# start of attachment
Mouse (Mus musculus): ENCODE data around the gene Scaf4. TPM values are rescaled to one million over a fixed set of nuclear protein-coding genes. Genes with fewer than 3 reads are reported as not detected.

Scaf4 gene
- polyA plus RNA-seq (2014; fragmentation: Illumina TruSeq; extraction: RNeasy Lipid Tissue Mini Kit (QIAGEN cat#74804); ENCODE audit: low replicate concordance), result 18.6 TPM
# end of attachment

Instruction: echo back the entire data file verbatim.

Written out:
Mouse (Mus musculus): ENCODE data around the gene Scaf4. TPM values are rescaled to one million over a fixed set of nuclear protein-coding genes. Genes with fewer than 3 reads are reported as not detected.

Scaf4 gene
- polyA plus RNA-seq (2014; fragmentation: Illumina TruSeq; extraction: RNeasy Lipid Tissue Mini Kit (QIAGEN cat#74804); ENCODE audit: low replicate concordance), result 18.6 TPM